Shaun Quincey – alone against the Tasman
Did you hear the one about the Kiwi who was so cheap he decided to row home from Australia?
By Karl Mathiesen
SHAUN QUINCEY is an expat looking for a job in London. He loves beers with mates and rugby. He is a lot like you really – except that he has rowed across the Tasman Sea.
Now, Australian Times has held a grudge against New Zealanders ever since they failed to name their national airline ‘Kiwi Air’. However this casual 27 year-old adventurer’s feat would make even the most bitter Bledisloe Cup fan admit that it was “pretty good – for a shee…”.
For 54 days during early 2010, Shaun’s Tasman Trespasser II was tossed across the ocean like a seven-metre, Kevlar-coated woodchip. For nearly half of his journey hostile winds battered him back towards Australia. He spent the entire second week huddled in his tiny cabin as the waves outside reached a ten-metre crescendo. Recalling these harrowing experiences, he said, “you just hold on – it’s pretty horrific”. But his biggest test was to come later.
Shaun’s impulse to row the Tasman came from his father. Quincey blood is intrepid blood. Shaun’s father, Colin, was the first person to row from New Zealand to Australia back in 1977. Nonchalantly clad in stubbie shorts and a t-shirt, Quincey senior made the crossing in 63 days – many historians now cite this incident as provocation for the Howard government’s punitive border protection policy.
“I suppose that’s what sort of gave me the urge to try and become the first person to row the other way,” said Shaun.
His other inspiration was his stepfather. A man who he “was really close to” who died of a vicious, slow acting cancer. His death was a watershed moment for Shaun who decided at that moment that he wanted to do something different with his life.
“You’re not really satisfied with your nine to five lifestyle any more,” he realised. “Life’s pretty finite, you’re not going to get these opportunities twice.”
Shaun’s training was as much about building mental resilience as physical conditioning.
“I could sit on a [rowing machine] for ten hours and be okay with it and then go out for the night with my friends. Or I could stay awake for three days,” he said, sounding a bit like a man in training for the Love Parade.
Over the entire expedition hung the shadow of Andrew McAuley. Andrew’s attempt to kayak the Tasman in 2007 ended with his tragic death, when he was within sight of the New Zealand coast. Shaun said that he repeatedly watched the documentary Solo, made about Andrew’s trip and asked himself “if this is really something I want to put myself through”.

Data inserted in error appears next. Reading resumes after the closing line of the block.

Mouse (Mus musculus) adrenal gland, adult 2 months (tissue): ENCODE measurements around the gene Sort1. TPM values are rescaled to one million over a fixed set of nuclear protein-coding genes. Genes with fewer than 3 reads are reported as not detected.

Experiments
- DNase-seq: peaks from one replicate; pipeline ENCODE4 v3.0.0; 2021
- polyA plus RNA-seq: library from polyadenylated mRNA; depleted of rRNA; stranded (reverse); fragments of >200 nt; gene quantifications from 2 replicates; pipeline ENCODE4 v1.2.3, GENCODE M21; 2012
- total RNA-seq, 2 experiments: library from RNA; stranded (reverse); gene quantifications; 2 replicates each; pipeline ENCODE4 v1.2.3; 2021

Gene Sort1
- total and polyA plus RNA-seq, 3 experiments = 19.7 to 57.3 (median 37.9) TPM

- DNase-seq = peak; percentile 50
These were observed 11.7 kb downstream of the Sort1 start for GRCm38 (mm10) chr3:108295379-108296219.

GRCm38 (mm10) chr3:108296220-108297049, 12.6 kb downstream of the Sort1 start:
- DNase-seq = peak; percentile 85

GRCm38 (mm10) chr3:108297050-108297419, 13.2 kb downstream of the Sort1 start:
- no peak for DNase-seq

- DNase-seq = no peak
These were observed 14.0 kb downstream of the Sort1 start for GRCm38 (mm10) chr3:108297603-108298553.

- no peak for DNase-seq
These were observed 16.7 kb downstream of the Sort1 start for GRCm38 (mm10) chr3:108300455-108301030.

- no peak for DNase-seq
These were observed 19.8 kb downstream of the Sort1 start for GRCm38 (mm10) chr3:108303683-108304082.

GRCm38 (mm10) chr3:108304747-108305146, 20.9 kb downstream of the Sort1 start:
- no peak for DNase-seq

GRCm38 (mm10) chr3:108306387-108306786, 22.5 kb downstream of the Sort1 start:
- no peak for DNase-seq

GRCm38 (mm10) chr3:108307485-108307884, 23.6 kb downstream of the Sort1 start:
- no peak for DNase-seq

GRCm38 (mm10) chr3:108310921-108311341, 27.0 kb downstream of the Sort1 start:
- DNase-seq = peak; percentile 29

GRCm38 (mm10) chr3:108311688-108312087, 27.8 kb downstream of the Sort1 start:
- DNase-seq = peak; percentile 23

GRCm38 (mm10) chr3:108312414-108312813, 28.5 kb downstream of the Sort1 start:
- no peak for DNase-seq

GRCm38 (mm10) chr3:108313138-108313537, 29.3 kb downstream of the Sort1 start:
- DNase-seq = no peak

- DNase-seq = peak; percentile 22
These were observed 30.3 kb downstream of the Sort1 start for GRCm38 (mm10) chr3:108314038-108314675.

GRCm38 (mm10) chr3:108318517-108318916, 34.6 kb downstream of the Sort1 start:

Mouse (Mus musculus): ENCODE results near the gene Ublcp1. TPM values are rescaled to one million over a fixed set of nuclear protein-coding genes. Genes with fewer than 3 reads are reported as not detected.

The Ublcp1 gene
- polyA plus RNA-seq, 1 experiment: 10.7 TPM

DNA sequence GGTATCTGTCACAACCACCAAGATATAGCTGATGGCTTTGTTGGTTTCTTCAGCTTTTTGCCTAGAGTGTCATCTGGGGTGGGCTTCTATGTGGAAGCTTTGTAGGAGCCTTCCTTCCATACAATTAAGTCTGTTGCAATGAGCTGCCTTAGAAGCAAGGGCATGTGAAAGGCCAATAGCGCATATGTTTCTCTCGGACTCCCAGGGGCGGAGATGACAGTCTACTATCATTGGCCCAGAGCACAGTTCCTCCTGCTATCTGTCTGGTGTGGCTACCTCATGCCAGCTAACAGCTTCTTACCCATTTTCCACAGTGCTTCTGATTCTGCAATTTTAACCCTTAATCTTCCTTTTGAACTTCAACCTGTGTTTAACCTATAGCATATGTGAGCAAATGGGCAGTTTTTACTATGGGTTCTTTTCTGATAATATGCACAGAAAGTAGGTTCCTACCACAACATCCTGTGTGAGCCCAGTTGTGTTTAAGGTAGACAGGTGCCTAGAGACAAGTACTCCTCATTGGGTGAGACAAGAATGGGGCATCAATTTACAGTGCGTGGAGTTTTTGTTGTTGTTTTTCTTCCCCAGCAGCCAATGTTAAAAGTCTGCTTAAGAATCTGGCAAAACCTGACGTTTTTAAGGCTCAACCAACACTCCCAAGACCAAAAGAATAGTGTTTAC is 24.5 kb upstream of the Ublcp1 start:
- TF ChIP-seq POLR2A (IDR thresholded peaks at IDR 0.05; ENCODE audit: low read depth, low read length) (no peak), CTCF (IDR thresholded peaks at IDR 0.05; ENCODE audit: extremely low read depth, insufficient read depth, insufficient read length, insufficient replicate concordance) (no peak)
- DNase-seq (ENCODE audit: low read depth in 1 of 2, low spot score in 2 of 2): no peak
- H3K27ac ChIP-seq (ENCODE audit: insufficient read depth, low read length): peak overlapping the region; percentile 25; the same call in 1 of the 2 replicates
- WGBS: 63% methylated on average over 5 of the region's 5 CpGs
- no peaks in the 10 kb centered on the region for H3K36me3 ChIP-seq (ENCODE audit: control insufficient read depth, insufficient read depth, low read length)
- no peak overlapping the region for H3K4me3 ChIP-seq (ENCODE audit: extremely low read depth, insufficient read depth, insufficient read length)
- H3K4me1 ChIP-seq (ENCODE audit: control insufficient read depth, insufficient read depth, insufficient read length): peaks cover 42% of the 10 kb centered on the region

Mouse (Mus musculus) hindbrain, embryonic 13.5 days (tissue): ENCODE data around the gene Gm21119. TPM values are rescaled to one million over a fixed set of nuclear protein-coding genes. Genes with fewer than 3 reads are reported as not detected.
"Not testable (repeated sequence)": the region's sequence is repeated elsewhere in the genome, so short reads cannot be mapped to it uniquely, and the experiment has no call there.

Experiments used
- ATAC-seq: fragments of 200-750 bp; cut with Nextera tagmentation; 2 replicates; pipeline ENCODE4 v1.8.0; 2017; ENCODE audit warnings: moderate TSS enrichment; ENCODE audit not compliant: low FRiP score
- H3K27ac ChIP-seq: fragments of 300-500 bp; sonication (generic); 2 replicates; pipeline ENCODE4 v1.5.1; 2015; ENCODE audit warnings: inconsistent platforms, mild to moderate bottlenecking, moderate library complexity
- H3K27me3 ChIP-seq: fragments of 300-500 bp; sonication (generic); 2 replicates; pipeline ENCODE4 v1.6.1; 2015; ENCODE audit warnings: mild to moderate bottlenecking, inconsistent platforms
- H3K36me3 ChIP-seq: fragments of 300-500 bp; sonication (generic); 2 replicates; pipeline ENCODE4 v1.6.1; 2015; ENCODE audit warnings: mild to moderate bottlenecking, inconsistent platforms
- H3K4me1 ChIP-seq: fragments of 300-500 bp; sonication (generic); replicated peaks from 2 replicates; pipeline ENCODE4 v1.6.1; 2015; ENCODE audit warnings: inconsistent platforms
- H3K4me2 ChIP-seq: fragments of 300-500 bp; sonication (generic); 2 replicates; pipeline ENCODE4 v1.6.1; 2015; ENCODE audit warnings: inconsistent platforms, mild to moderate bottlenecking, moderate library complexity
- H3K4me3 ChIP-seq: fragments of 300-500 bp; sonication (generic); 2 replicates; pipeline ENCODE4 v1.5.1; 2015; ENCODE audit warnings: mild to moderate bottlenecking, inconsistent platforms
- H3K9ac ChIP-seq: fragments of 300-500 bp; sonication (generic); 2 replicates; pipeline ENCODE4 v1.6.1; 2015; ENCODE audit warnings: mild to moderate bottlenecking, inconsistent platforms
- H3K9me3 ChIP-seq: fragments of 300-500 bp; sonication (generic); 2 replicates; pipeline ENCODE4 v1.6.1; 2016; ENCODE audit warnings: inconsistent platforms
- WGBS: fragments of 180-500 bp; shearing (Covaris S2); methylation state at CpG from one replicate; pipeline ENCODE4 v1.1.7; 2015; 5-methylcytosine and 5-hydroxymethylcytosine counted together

Andrew’s widow, Vicki McAuley, contacted Shaun’s girlfriend, Lisa, on the day after he departed Australia.
“Just to say, you know, don’t worry it’s gonna be fine. That was really strong,” Shaun says. “I really appreciated that.”
Lisa’s support for the adventure was absolute, even in the knowledge of what could go wrong. Although, Shaun hastily admits, “I’m not able to forget it that often – I guess we’ll go to that movie…”.
The middle of Shaun’s voyage was marked by favourable conditions and a chance meeting with a sperm whale.
“I don’t know how I did it but it was just on the surface and I rowed straight into it. It looked at the nose of the boat and then swam away.”
Winds were friendly and a good swell was running. To ocean rowers, that means it’s time to go surfing. The Trespasser II is similar to the surfboats rowed in ironman carnivals and very functional in the waves. One day in particular he was riding waves for up to a minute at a time catching 60 or 70 waves in a row. That day he covered 190 kilometres, playing alone amid the Tasman spray.
Then, on night 36, his little vessel capsized. Locked in his cabin, Shaun was powerless as an enormous storm hurled the boat down a wave face. The nose of the vessel jagged into the water and threw her end-over-end, like jocks in a tumble-drier. A crack in the cabin hatch let in 80-90 litres of water. The boat was pinned upside down by the extra weight. He was now a sitting duck.
Scared and alone, he was sorely tempted to activate his emergency beacon and initiate a rescue.
“It’d be great to give up now and have a justified excuse,” he recalls. However his biggest fear for the whole trip was failing.
“The worst part about it was I knew I could go on. I had no real excuse for giving up.”
He simply sat tight and thought about the moment when we would set foot on New Zealand sand.
“You’ve got to be able to think of happy stuff ‘cause it’s rubbish.”
The boat stayed upside down for half an hour before a wave finally pitched her back right-ways. The rest, as they say, is history.
Now, 18 months on, Shaun is a man of purpose. Three months after the trip he submitted 96,000 words to the printers. His book, Tasman Trespasser II, has already sold over 10,000 copies. He runs his own business delivering inspirational speeches throughout the UK and he is planning a four-man expedition to row around the world.
“Do I want to sit in an office somewhere and try and make as much money as I can? I’m just really unexcited about that,” he tells me with a laugh. “Or do I want to row oceans, and visit countries and meet great people. I don’t really feel like I’m wasting my life if I do that.”
“You find yourself looking for the next rollercoaster. Hunting for that sense of insecurity again.”
Don’t miss the documentary about Shaun’s incredible journey – Alone Against the Tasman – on Eden, 9 December.